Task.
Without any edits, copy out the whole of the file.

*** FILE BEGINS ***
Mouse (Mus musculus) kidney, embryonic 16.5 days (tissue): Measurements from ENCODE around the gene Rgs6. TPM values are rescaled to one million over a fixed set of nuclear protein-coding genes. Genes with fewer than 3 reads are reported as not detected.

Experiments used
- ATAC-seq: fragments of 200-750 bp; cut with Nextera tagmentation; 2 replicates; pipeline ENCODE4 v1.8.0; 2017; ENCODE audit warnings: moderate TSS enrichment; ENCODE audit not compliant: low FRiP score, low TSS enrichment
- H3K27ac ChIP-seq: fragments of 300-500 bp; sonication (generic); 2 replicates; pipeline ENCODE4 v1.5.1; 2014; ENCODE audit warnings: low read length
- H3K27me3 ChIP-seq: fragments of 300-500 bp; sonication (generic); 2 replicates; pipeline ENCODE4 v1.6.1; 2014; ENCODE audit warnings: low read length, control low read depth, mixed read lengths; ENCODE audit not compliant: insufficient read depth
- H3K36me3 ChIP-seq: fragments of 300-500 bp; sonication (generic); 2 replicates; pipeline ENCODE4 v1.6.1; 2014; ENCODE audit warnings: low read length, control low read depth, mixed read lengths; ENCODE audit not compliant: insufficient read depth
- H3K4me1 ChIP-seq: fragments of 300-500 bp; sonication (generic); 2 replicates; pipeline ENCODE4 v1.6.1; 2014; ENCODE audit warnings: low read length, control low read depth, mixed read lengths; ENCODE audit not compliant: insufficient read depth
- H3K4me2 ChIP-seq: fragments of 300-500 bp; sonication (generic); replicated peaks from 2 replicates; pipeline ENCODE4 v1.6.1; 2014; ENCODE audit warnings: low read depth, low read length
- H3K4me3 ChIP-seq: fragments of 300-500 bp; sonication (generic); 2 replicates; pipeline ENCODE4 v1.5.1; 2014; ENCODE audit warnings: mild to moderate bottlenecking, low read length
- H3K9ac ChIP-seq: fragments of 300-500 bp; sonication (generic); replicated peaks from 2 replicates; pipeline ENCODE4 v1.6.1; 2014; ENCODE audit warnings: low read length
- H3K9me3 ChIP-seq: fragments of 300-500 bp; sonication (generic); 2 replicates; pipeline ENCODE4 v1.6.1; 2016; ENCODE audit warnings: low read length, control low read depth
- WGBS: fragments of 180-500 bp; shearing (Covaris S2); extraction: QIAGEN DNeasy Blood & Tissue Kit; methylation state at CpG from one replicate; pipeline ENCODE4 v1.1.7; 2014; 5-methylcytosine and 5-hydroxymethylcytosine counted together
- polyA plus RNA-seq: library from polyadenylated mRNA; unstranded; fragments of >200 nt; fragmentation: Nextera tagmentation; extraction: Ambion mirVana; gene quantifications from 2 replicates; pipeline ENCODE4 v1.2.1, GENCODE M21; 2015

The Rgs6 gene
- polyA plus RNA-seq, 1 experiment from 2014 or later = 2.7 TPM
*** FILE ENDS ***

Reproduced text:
Mouse (Mus musculus) kidney, embryonic 16.5 days (tissue): Measurements from ENCODE around the gene Rgs6. TPM values are rescaled to one million over a fixed set of nuclear protein-coding genes. Genes with fewer than 3 reads are reported as not detected.

Experiments used
- ATAC-seq: fragments of 200-750 bp; cut with Nextera tagmentation; 2 replicates; pipeline ENCODE4 v1.8.0; 2017; ENCODE audit warnings: moderate TSS enrichment; ENCODE audit not compliant: low FRiP score, low TSS enrichment
- H3K27ac ChIP-seq: fragments of 300-500 bp; sonication (generic); 2 replicates; pipeline ENCODE4 v1.5.1; 2014; ENCODE audit warnings: low read length
- H3K27me3 ChIP-seq: fragments of 300-500 bp; sonication (generic); 2 replicates; pipeline ENCODE4 v1.6.1; 2014; ENCODE audit warnings: low read length, control low read depth, mixed read lengths; ENCODE audit not compliant: insufficient read depth
- H3K36me3 ChIP-seq: fragments of 300-500 bp; sonication (generic); 2 replicates; pipeline ENCODE4 v1.6.1; 2014; ENCODE audit warnings: low read length, control low read depth, mixed read lengths; ENCODE audit not compliant: insufficient read depth
- H3K4me1 ChIP-seq: fragments of 300-500 bp; sonication (generic); 2 replicates; pipeline ENCODE4 v1.6.1; 2014; ENCODE audit warnings: low read length, control low read depth, mixed read lengths; ENCODE audit not compliant: insufficient read depth
- H3K4me2 ChIP-seq: fragments of 300-500 bp; sonication (generic); replicated peaks from 2 replicates; pipeline ENCODE4 v1.6.1; 2014; ENCODE audit warnings: low read depth, low read length
- H3K4me3 ChIP-seq: fragments of 300-500 bp; sonication (generic); 2 replicates; pipeline ENCODE4 v1.5.1; 2014; ENCODE audit warnings: mild to moderate bottlenecking, low read length
- H3K9ac ChIP-seq: fragments of 300-500 bp; sonication (generic); replicated peaks from 2 replicates; pipeline ENCODE4 v1.6.1; 2014; ENCODE audit warnings: low read length
- H3K9me3 ChIP-seq: fragments of 300-500 bp; sonication (generic); 2 replicates; pipeline ENCODE4 v1.6.1; 2016; ENCODE audit warnings: low read length, control low read depth
- WGBS: fragments of 180-500 bp; shearing (Covaris S2); extraction: QIAGEN DNeasy Blood & Tissue Kit; methylation state at CpG from one replicate; pipeline ENCODE4 v1.1.7; 2014; 5-methylcytosine and 5-hydroxymethylcytosine counted together
- polyA plus RNA-seq: library from polyadenylated mRNA; unstranded; fragments of >200 nt; fragmentation: Nextera tagmentation; extraction: Ambion mirVana; gene quantifications from 2 replicates; pipeline ENCODE4 v1.2.1, GENCODE M21; 2015

The Rgs6 gene
- polyA plus RNA-seq, 1 experiment from 2014 or later = 2.7 TPM